We've visited Margon before, but now with Cafe Edison gone, it may the only affordable, authentic, local restaurant left in Times Square. It's certainly worth visiting again--and again.

Margon is an old-school Cuban restaurant, and you can find it at 136 W. 46th St.

Back in 2008, Getty Rivas told me how his father came from the Dominican Republic and first worked in the restaurant as a dishwasher. In 1987, after Margon had moved into its current spot, a former go-go bar, Mr. Rivas took over.

The hopping little place continues to be managed and staffed completely by the Rivas family--"aunts, uncles, cousins..."--17 family members in total. They have since added their own Dominican flavors to the Cuban dishes.

You can sit at the small lunch counter at the front, or head to the steam tables in back. Take an orange tray and the server fills your plates with beans, rice, plantains, roast chicken, beef stew.

They also make Cubano sandwiches and a deliciously frothy morir sonando, which tastes like a creamsicle and means "to die dreaming."

Margon is located in one of a cluster of small buildings that hark back to an older Times Square and an older city. They look out of place, just a block off the tourist-clogged corpo-Disneyland of glass towers and Brobdingnagian TV screens. It is a relief to arrive here. It feels like an oasis.

It's a place of second-story businesses. I am partial to the jumble of signage outside the barber shop. You can also sell your gold and diamonds.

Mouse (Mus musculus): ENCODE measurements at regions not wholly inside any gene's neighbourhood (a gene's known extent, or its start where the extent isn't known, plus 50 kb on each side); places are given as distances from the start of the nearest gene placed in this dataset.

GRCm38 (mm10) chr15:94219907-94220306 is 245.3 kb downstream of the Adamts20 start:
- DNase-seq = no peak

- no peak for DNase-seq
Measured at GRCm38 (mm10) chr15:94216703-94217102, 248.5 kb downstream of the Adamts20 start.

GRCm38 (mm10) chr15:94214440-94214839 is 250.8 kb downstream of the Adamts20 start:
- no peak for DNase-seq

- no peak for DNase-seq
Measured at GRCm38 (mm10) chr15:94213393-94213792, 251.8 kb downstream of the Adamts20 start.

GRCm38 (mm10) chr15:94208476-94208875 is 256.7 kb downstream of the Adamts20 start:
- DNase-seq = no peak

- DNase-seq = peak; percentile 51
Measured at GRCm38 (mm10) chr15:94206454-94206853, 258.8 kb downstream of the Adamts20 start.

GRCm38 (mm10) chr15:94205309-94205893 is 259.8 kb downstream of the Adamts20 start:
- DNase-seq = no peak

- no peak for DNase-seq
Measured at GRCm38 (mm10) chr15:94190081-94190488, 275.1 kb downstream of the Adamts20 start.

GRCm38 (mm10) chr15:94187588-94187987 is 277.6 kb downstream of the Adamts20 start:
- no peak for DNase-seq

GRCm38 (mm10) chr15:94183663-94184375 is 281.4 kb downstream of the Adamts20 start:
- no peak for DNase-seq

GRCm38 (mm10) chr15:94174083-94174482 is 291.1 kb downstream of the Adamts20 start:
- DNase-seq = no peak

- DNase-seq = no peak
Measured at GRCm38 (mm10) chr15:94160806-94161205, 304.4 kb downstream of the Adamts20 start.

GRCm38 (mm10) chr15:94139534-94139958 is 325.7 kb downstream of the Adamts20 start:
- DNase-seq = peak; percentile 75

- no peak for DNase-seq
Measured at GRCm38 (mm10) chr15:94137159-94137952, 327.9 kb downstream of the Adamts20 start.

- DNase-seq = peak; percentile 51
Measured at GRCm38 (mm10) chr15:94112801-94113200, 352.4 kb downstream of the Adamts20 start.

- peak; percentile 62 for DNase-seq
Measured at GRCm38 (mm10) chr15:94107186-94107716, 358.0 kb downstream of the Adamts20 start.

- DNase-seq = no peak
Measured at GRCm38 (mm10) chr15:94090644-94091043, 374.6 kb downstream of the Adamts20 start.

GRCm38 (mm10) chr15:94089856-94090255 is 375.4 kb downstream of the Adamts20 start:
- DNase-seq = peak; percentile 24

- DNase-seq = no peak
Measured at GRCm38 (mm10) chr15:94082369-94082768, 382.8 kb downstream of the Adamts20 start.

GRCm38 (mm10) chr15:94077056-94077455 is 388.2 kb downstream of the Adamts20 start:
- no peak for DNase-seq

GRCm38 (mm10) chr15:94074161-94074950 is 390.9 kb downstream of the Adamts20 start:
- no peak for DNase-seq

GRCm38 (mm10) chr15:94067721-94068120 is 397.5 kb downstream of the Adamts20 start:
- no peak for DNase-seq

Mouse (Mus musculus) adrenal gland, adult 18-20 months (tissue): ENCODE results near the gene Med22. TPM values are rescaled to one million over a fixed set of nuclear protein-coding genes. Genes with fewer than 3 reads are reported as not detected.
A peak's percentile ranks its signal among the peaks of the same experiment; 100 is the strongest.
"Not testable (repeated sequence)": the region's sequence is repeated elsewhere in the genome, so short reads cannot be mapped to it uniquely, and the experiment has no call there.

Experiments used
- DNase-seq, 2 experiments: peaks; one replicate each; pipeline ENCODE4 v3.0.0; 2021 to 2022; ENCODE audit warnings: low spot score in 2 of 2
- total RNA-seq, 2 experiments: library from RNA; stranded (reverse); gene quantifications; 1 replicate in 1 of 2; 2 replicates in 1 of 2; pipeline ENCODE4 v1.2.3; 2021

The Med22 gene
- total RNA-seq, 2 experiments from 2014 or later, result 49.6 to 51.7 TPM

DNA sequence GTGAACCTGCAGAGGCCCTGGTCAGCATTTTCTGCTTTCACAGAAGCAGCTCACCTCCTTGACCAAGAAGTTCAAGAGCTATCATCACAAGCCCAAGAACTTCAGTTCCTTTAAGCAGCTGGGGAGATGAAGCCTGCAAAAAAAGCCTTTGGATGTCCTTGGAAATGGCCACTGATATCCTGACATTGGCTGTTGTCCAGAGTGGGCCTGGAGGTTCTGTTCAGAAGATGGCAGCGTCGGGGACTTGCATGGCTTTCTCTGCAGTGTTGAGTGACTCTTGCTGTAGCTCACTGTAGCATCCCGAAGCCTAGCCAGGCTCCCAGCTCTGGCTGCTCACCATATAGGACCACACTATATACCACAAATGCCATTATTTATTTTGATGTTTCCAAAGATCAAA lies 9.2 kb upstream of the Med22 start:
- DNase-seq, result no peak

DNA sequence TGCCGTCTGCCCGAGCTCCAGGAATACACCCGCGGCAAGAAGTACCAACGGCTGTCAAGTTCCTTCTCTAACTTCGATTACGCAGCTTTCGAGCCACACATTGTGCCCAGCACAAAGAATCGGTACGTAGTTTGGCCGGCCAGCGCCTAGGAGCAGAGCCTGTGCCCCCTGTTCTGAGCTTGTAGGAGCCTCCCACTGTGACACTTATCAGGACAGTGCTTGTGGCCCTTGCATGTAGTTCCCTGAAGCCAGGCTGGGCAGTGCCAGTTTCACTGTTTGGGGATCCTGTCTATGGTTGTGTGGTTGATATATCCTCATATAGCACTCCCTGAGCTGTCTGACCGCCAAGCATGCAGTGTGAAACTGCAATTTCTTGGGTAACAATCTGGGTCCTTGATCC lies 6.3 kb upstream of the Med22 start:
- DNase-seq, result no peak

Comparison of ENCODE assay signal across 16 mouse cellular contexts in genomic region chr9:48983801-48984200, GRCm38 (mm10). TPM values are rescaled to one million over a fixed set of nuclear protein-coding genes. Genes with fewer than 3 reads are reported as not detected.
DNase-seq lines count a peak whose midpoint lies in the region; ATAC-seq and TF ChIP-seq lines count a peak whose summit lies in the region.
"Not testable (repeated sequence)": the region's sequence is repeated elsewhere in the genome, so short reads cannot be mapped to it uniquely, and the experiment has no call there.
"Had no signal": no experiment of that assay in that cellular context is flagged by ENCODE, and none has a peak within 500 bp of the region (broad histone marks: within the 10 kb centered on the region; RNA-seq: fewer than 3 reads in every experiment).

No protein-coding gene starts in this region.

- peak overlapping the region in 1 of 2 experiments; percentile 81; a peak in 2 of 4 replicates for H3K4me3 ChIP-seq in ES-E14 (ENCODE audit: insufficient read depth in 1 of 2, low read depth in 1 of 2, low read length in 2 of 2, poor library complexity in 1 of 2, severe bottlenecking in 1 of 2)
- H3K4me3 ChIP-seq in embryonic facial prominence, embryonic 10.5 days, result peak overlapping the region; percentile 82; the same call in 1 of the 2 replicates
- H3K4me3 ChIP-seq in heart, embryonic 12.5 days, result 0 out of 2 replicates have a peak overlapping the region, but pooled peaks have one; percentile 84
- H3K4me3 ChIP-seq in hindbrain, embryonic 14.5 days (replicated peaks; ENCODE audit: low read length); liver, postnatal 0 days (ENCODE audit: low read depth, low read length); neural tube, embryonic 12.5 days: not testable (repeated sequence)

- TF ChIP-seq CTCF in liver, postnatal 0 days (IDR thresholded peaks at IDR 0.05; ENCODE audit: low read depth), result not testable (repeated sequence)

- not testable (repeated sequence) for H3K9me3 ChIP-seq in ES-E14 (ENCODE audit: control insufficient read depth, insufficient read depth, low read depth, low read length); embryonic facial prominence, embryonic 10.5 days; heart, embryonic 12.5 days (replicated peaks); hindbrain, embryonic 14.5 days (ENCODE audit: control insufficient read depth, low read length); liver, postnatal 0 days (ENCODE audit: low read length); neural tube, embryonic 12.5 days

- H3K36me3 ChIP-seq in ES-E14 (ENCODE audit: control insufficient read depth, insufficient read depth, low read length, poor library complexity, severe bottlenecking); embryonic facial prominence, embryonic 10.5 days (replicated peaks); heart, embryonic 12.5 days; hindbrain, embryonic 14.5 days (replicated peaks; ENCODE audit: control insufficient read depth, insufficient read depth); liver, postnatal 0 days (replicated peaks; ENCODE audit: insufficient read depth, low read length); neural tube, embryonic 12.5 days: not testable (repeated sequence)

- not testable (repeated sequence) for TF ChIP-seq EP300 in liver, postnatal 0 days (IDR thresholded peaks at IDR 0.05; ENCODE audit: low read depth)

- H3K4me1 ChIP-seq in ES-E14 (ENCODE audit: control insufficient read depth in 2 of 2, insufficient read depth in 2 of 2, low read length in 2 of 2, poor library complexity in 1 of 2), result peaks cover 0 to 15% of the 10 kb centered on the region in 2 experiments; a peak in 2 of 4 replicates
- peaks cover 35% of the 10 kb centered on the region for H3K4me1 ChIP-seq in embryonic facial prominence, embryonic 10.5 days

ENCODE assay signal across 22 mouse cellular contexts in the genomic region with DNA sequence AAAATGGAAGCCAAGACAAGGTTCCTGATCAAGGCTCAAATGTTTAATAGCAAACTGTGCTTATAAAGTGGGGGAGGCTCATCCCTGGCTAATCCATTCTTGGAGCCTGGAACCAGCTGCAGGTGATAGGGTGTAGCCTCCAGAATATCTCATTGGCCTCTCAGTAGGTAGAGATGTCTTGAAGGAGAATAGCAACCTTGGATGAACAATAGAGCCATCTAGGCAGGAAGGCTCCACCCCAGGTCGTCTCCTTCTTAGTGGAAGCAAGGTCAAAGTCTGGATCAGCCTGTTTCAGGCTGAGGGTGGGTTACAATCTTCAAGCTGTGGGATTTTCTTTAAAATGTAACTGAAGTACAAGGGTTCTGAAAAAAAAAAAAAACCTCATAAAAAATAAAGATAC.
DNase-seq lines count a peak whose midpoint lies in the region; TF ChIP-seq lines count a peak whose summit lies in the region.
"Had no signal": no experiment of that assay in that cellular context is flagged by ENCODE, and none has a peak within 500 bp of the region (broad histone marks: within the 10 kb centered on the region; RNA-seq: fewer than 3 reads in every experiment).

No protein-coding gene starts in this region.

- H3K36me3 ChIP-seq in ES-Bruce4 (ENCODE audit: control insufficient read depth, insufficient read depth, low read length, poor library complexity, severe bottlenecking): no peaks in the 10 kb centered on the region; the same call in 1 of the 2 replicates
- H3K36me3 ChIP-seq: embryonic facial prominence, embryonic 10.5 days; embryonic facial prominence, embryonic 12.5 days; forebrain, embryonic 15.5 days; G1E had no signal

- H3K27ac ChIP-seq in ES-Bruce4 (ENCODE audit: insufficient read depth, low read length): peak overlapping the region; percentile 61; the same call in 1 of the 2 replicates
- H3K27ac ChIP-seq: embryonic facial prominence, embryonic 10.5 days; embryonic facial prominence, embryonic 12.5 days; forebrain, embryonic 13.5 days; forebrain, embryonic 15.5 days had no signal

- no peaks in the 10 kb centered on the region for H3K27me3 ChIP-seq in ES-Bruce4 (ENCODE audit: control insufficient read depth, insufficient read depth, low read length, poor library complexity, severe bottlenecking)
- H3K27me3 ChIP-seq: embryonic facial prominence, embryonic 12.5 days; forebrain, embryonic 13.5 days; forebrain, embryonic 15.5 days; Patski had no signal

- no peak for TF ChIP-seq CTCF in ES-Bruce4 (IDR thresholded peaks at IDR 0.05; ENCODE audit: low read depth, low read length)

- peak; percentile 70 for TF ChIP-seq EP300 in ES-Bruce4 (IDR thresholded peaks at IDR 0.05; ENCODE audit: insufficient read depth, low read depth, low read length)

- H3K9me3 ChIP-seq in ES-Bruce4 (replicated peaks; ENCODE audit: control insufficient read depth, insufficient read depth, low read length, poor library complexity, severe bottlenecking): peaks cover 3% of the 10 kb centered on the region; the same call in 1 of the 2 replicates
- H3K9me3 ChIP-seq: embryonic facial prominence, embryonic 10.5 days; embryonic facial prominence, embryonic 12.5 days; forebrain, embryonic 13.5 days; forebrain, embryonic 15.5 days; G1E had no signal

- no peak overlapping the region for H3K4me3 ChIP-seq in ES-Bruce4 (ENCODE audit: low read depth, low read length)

Wednesday, May 13, 2015

La Taza de Oro

I've been avoiding this one, because I can't bear to face the possibility that we will lose La Taza de Oro, a warm and lovely Puerto Rican restaurant and last vestige of old Chelsea on 8th Avenue. It's been shuttered for over a month now.

Recently, someone posted a sign to the shutter that says "We Miss You."

Back on April 4, NY1 reported that some bricks fell from the neighboring facade, no one was hurt, but Con Ed turned off the gas in the restaurant's building. Scaffolding went up, one of the metal poles piercing the restaurant's awning.

And then these vacate notices appeared on the door of the building:

#SaveNYC group member Trina Rodriguez checked it out. She wrote in to say:

"I spoke to the owner and they're waiting to sign a contract/get a permit to separate their facade from the building next door--the one causing all the problems. She hopes that when that happens they'll be able to move back in relatively quickly."

Of course, once that happens, they'll need to get Con Ed to turn the gas back on. And we know how hard that can be.

Lately, it seems like the city is waging war on our oldest, most vulnerable, and beloved businesses.